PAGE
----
“We Shouldn’t Make Devs Work until They Break Down!”

This is a statement from the head of the publisher of Manor Lords (Hooded Horse) on LinkedIn, and since this game can show very good results even though it has mostly ONE developer, it is worth considering what Tim Bender wrote.


Let’s see what he wrote: “This is exactly the kind of skewed endless growth/burden of expectations/line must go up perspective that causes so much trouble in the game industry. Manor Lords just sold 250K copies last month (after selling over 2 million copies in its first 3 weeks) and has a very positive review rating of 88% with an average play time of 8 hours 48 minutes per player (very long for any game, especially a recently released one). The players are happy, the developer is happy, and we as publishers are ecstatic.

And yet Manor Lords is apparently a “case study in the pitfalls of early access” because “the game has been out for 2. 5 months and there have been three fairly small patches” (one of the patch notes being called “small” here runs over 3,000 words and over 10 single-spaced pages), leading to “CCUs have plummeted since launch” (yes, we failed to maintain the 173,000 concurrent player peak), and the seemingly grim reality that some people, having enjoyed their purchase of a premium single-player title, may decide to move on and play another game.

Before release, I had a conversation with Manor Lords developer Greg Styczeń. I told him that after release he would hear from all sorts of commenters talking about missed opportunities because it did not grow as fast as they wanted, and judging the game a failure because of some kind of expectation they had built up. I told him to ignore all of that and focus on his core vision for the game, and to remember that the early access road is a long one, and that he should not feel any sense of pressure from other people’s expectations, both for his own health and stress levels over the next few years, and for maintaining the state of calm and peaceful mind that supports his creative vision.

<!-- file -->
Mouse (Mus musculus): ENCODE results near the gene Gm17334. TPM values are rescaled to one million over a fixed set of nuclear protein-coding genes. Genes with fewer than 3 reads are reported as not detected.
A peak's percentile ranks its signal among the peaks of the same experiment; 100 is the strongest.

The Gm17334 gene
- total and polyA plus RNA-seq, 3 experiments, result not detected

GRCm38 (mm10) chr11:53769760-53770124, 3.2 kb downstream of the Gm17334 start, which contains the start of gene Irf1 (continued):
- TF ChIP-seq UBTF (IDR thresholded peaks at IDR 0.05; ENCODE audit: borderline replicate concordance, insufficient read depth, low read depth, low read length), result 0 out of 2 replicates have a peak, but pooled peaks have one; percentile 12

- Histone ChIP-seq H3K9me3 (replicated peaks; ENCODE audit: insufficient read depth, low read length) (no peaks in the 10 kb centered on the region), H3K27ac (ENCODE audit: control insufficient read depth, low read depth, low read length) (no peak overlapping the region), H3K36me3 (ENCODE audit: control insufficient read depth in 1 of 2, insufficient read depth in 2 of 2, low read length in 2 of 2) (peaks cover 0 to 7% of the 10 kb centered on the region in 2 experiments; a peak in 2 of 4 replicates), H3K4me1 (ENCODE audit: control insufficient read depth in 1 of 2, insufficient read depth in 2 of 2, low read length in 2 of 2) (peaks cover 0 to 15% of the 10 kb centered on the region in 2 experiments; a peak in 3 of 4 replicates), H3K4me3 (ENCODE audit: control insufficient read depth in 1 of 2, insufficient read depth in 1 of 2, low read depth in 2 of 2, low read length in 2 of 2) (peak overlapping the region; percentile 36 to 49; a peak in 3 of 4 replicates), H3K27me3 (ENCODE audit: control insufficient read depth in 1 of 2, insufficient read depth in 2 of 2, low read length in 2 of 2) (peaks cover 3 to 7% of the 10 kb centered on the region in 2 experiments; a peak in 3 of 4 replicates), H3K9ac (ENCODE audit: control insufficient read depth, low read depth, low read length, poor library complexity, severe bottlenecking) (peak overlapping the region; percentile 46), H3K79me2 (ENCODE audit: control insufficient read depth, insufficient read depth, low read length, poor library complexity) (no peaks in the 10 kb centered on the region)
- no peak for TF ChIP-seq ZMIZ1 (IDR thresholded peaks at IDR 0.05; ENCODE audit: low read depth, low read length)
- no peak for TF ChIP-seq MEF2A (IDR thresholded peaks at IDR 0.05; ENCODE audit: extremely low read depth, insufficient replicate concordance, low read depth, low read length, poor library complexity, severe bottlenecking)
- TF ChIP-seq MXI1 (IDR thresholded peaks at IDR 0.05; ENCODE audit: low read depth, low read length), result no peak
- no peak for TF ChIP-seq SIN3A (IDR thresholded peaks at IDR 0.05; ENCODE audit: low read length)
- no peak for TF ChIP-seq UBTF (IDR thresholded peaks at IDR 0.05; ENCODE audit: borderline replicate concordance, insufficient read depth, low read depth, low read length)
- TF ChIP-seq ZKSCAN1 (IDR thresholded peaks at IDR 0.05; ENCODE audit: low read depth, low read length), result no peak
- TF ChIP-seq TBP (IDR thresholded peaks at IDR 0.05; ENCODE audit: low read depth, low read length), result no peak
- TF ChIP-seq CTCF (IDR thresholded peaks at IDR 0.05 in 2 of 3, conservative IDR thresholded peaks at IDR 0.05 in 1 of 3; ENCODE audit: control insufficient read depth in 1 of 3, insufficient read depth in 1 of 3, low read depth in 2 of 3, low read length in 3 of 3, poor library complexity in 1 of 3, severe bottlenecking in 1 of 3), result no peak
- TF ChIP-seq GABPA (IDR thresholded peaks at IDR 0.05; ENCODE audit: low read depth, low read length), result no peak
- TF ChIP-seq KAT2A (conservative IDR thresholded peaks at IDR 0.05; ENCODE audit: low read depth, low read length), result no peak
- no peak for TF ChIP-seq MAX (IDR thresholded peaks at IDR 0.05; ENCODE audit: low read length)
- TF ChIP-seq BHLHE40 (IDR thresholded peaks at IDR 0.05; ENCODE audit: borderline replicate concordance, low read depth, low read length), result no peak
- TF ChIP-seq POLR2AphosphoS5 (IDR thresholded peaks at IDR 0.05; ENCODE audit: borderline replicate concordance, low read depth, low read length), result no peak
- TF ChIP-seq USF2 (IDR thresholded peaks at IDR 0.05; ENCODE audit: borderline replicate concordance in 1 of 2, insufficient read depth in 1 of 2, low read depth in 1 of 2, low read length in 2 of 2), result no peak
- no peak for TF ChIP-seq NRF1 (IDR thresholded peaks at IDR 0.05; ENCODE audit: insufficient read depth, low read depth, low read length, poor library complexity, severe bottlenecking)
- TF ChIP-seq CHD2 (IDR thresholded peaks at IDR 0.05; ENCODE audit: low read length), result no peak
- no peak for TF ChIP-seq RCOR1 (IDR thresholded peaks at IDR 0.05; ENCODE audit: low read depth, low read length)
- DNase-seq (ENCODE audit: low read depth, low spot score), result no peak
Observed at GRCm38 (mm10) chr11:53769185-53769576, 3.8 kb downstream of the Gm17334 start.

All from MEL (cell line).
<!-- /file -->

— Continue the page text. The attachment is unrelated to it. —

Success should not create an ever-rising bar of new growth expectations. Not every game should be designed to be a live service boom or bust. And a release should not begin an ever-accelerating treadmill on which developers are forced to run until their mental or physical health collapses,” Bender wrote.

Manor Lords can be considered a successful game. Expecting too much from a game is a “personal issue. But in the gaming industry, many AAA publishers only look at financial success, not the state of the developers. That’s why there have been several news stories about how many people were forced to work much harder closer to release because they had to meet management’s expectations…

But if there is no willingness from management, there will only be burnout (or no more than the minimum will be done, because there is no point in putting effort into a dead end).

Source: Gamesindustry, LinkedIn

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Anikó, our news editor and communication manager, is more interested in the business side of the gaming industry. She worked at banks, and she has a vast knowledge of business life. Still, she likes puzzle and story-oriented games, like Sherlock Holmes: Crimes & Punishments, which is her favourite title. She also played The Sims 3, but after accidentally killing a whole sim family, swore not to play it again. (For our office address, email and phone number check out our IMPRESSUM)

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